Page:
Fear in the Western World

Target Margin Theater Doxsee Theater, Brooklyn

Does guns + puppets = horror or humor?

By Andrew Andrews

Maria Camia, Nikki Calonge and David Commander perform Fear in the Western World at The Doxsee Target Margin Theater in Sunset Park. Original photos by Maria Baranova.

A father, mother and daughter have just moved into a gated community, only to learn that their house is haunted.

The home strangely features a vending machine that offers food, clothing and a wide selection of firearms for purchase.

When the daughter is abducted by evil spirits, the parents give chase through the mysterious catacombs beneath the property, where they encounter strange beings who distract them from their mission.

Most of the characters are puppets with LCD faces resembling smart phones, and as the action unfolds on the stage, three large projection screens depict the story in the style of a first-person-shooter video game, with mom in the driver's seat.

The audience experiences both first-person and third-person perspectives of the performance.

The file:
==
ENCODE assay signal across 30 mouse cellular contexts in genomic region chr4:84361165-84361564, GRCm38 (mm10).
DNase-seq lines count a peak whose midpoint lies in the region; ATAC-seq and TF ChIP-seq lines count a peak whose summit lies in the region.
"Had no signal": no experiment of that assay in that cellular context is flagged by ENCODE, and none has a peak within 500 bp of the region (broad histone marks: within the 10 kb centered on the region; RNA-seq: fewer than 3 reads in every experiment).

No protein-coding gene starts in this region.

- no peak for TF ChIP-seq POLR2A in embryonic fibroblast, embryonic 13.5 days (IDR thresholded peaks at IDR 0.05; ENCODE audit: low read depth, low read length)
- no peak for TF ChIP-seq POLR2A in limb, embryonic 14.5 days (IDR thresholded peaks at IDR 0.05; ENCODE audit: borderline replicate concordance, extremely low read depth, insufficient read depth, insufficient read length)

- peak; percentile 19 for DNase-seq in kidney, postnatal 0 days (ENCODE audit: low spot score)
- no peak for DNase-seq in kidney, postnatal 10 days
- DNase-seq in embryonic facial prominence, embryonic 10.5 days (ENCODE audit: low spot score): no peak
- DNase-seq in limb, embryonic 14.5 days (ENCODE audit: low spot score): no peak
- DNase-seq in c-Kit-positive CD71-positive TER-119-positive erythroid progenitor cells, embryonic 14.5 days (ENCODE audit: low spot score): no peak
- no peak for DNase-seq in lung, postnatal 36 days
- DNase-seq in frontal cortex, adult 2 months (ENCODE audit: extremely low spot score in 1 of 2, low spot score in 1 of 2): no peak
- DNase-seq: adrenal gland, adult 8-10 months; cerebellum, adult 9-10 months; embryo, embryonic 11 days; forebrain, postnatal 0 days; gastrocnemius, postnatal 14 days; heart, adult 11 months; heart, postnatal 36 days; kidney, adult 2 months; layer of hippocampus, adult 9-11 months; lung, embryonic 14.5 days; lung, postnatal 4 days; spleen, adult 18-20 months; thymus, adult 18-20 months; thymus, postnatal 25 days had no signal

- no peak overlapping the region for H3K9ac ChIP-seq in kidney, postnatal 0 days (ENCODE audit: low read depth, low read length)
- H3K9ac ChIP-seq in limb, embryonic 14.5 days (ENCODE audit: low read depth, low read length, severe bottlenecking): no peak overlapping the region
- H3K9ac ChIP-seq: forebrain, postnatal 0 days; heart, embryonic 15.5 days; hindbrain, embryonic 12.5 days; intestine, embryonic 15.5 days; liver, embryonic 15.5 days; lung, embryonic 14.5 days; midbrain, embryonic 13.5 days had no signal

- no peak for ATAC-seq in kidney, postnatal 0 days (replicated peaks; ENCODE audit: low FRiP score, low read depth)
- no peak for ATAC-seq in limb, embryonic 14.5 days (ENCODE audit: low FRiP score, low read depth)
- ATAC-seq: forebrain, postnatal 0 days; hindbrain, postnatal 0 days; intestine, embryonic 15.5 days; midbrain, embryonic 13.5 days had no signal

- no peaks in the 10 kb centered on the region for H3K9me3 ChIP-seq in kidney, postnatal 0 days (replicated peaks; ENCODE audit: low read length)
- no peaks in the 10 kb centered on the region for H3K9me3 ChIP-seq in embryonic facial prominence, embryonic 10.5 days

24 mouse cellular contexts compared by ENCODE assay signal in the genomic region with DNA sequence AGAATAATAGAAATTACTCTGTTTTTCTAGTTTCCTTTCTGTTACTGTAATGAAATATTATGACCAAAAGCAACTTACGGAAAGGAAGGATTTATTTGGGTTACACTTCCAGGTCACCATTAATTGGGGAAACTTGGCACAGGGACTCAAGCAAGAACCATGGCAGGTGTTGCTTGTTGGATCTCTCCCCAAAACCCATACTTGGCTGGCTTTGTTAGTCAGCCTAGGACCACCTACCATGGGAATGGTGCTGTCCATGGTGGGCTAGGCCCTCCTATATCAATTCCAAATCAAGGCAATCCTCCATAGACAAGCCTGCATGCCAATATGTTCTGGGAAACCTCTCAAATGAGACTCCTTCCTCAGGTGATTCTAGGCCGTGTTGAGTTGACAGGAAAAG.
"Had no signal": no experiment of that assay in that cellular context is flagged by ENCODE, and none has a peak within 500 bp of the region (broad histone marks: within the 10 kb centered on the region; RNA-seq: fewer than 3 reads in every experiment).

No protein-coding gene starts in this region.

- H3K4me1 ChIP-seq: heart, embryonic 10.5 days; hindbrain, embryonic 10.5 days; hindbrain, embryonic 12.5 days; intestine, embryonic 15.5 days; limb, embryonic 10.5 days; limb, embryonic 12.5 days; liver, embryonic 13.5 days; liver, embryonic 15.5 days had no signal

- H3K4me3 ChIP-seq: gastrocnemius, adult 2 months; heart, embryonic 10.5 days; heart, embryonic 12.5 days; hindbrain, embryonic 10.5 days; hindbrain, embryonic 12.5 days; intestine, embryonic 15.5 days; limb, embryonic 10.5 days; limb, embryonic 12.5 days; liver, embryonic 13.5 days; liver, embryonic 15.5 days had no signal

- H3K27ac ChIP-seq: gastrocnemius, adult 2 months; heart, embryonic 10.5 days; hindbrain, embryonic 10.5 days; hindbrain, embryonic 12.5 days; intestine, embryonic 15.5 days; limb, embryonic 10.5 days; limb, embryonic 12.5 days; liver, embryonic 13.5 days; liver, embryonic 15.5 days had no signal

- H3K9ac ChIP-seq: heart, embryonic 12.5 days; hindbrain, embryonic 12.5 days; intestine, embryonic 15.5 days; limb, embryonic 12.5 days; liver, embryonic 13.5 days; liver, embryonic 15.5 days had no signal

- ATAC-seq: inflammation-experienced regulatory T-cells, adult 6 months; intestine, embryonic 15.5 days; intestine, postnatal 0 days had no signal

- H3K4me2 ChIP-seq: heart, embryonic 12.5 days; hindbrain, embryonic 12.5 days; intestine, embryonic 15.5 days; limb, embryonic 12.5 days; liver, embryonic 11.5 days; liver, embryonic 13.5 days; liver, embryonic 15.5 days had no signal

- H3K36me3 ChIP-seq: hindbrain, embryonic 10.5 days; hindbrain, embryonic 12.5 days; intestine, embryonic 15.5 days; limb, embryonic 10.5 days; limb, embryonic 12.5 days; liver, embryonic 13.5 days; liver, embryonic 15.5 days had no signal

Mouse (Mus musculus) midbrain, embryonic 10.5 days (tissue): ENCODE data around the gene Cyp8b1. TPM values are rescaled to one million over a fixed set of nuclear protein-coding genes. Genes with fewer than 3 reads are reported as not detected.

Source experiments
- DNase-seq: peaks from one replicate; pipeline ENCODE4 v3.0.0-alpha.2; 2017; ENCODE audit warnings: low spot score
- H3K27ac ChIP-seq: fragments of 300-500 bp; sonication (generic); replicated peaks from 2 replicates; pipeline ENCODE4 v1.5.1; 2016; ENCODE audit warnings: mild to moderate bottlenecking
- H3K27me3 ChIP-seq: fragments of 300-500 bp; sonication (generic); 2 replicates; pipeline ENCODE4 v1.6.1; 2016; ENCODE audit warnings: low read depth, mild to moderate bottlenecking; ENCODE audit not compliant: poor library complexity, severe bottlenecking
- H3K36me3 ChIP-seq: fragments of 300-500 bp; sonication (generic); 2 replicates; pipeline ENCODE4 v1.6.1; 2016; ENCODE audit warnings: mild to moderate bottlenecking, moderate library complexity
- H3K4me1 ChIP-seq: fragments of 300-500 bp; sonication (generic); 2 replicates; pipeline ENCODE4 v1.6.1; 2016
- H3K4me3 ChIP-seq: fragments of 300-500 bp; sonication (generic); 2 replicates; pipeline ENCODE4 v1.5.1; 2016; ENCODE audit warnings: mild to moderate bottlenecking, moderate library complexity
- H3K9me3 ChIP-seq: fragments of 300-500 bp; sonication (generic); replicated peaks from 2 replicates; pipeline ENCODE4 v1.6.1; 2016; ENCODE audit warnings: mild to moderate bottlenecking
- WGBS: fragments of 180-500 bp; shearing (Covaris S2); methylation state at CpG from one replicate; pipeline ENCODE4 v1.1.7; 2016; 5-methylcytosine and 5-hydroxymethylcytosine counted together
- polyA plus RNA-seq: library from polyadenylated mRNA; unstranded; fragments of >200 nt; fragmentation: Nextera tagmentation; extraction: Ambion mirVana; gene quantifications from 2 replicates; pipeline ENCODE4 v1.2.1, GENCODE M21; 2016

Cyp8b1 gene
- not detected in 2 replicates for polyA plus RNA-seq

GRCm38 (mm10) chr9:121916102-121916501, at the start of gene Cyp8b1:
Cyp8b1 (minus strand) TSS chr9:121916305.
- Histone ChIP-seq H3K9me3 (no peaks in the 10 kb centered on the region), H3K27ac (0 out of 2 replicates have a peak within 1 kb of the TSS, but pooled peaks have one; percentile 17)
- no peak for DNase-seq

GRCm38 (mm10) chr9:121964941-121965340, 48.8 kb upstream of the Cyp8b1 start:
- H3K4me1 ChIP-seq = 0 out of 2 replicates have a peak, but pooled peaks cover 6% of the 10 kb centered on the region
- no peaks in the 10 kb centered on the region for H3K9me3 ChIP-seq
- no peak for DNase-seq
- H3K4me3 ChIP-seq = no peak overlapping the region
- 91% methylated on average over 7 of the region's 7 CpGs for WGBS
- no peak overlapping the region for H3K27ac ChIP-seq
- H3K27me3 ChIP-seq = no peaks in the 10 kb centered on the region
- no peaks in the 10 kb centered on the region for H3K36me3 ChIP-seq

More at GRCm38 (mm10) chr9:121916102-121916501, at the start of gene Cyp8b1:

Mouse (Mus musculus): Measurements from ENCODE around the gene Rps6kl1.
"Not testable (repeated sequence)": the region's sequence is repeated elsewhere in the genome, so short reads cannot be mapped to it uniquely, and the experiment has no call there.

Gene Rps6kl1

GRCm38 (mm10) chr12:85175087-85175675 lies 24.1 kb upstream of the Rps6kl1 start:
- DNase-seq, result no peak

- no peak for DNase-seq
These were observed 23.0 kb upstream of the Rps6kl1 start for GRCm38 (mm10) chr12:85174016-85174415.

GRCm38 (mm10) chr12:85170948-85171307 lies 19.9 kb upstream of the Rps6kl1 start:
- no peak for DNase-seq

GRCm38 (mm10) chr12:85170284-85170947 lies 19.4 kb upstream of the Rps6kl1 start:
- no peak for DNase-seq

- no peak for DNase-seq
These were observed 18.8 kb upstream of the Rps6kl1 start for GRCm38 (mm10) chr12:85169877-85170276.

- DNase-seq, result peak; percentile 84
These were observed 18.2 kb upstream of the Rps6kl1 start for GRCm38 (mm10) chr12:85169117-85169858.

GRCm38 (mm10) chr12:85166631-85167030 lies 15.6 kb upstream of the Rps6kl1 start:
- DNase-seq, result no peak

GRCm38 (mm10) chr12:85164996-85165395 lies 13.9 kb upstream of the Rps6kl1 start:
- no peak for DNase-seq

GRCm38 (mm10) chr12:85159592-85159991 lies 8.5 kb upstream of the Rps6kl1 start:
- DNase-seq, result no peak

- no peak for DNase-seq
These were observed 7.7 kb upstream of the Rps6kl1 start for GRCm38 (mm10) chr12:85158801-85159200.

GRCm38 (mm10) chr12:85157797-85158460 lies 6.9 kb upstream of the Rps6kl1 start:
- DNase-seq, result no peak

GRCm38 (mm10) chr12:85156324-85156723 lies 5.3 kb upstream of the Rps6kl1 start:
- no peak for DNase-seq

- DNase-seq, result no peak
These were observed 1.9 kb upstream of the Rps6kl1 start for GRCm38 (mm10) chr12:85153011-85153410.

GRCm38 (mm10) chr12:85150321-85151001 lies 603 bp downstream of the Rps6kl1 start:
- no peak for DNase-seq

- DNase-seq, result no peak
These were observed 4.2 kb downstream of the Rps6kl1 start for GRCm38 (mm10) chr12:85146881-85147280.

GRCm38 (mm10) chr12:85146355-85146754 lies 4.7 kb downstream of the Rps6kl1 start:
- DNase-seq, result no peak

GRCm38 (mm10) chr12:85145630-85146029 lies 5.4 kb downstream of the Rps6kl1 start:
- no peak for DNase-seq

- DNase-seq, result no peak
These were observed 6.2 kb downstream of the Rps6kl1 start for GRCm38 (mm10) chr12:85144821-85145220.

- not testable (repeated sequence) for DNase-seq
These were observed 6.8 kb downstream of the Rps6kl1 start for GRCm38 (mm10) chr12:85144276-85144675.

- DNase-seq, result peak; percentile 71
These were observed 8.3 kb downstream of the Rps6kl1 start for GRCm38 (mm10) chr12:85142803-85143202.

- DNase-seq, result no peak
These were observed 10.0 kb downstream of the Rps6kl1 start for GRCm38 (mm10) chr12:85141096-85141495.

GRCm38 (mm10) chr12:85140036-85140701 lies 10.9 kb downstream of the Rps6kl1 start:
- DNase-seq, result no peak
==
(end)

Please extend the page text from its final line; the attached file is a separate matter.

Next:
The Exponential Festival is dedicated to experimental performances by emerging New York artists, and The Doxsee might become the new La Mama as more artists view South Brooklyn as the city’s hub for unappropriated counterculture.

I give this production an A+ in creativity for uniquely mashing today’s ubiquitous small-screen technology with the ancient art of puppetry.

Despite the subject matter, the plot is more absurdist humor than horror. Except for a few tense, shocking moments, the audience was mostly laughing, especially at the comments by the father.

The plot is a bit unpolished, and the story itself is cliché in its stereotypical portrayal of Mainland America’s conservative suburban values.

The production value reminds me a lot of the experiments that postmodern artists performed with home movie cameras in the 1960s, and even some school projects I produced using Super-8 film more than three decades ago.

In an era where everyone seems to use handheld screens to distract them from the physical world that surrounds us, what impressed me most about this performance is the way that the live action on the stage kept distracting me from the video screens, although it did leave me feeling like I was watching the taping of a television show instead of the program itself.

All in all, I’d call Fear in the Western World a wonderful concept, but the execution needs a lot of streamlining. Therefore, I believe this piece heralds the future of experimental theatre for the incoming decade of the 2020s.

Andrew Andrews attended Fear in the Western World at Target Margin Theater Doxsee Theater in Brooklyn on Thursday, January 2, 2020 @ 8:00pm to write this review.